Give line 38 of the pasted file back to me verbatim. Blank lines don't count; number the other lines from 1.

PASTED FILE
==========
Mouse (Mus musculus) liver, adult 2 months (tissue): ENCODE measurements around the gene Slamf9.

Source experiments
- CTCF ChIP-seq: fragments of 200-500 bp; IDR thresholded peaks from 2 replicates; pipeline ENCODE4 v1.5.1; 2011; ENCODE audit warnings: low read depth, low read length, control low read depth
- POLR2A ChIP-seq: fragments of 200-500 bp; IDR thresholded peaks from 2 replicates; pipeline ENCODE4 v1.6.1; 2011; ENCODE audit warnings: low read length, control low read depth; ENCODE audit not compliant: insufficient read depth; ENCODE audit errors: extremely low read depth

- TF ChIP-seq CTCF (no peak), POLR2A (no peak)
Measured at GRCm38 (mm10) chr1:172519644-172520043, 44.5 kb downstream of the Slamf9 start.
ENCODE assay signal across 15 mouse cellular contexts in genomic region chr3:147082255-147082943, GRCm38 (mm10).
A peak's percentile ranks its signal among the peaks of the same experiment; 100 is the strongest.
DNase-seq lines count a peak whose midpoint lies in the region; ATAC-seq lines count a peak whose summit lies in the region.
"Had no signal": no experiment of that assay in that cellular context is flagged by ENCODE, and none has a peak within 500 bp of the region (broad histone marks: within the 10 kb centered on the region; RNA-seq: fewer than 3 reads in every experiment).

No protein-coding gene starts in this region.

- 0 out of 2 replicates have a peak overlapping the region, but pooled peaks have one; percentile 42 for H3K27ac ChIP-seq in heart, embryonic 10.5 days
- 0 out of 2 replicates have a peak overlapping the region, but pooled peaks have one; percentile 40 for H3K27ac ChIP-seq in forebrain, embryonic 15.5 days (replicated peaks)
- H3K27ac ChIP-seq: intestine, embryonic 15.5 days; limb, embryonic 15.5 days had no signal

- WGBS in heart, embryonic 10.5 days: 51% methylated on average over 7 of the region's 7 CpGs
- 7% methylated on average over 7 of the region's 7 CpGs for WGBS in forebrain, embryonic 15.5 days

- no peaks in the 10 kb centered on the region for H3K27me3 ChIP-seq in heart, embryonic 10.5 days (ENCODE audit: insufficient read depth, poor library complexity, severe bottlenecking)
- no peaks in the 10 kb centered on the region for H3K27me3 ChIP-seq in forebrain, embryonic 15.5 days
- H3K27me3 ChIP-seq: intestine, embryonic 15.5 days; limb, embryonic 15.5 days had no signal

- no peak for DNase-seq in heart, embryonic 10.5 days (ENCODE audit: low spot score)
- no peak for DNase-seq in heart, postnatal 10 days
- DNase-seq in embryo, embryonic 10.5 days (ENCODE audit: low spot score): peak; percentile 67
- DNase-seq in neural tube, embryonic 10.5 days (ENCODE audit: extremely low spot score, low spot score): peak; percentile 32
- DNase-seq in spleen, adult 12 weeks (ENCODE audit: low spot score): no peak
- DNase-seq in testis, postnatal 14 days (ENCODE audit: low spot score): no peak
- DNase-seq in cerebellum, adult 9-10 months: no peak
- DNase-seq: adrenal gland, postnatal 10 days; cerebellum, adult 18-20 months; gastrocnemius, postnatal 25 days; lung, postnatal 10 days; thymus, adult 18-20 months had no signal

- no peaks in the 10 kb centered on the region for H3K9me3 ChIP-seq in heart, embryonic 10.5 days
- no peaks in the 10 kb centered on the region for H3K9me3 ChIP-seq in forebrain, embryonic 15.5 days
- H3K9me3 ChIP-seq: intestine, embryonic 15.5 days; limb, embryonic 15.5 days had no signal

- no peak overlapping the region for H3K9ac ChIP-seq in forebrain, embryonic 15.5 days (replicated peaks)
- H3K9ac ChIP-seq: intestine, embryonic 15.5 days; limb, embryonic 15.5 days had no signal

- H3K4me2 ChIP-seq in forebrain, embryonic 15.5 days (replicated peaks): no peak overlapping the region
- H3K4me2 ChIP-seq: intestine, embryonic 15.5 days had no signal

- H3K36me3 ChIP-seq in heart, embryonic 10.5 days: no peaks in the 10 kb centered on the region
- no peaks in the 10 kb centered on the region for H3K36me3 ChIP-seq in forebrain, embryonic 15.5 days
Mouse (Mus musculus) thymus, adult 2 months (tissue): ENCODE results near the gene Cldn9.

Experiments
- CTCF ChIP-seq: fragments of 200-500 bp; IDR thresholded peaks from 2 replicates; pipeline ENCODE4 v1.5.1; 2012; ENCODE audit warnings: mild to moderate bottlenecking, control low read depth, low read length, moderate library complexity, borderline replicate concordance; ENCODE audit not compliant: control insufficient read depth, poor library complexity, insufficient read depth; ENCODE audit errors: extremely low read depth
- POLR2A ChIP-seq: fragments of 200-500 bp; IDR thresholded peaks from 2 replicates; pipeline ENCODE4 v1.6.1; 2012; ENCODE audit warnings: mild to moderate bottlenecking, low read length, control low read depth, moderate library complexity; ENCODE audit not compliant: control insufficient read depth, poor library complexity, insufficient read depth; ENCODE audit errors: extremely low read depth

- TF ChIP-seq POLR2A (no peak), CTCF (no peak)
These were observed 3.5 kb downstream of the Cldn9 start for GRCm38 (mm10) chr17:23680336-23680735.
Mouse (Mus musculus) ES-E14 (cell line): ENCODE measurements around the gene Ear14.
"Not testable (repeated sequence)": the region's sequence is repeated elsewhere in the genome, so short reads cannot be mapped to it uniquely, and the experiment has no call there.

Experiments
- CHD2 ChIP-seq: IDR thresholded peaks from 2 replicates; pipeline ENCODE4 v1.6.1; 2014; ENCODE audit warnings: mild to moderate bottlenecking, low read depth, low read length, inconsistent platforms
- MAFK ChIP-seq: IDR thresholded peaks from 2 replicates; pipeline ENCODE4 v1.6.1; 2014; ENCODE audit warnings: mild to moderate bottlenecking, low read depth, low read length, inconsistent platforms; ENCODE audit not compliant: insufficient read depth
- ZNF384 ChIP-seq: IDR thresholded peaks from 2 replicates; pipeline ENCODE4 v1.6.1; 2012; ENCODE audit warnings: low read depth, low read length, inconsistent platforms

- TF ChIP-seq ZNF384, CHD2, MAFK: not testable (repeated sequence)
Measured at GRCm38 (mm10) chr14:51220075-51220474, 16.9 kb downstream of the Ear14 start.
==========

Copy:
Experiments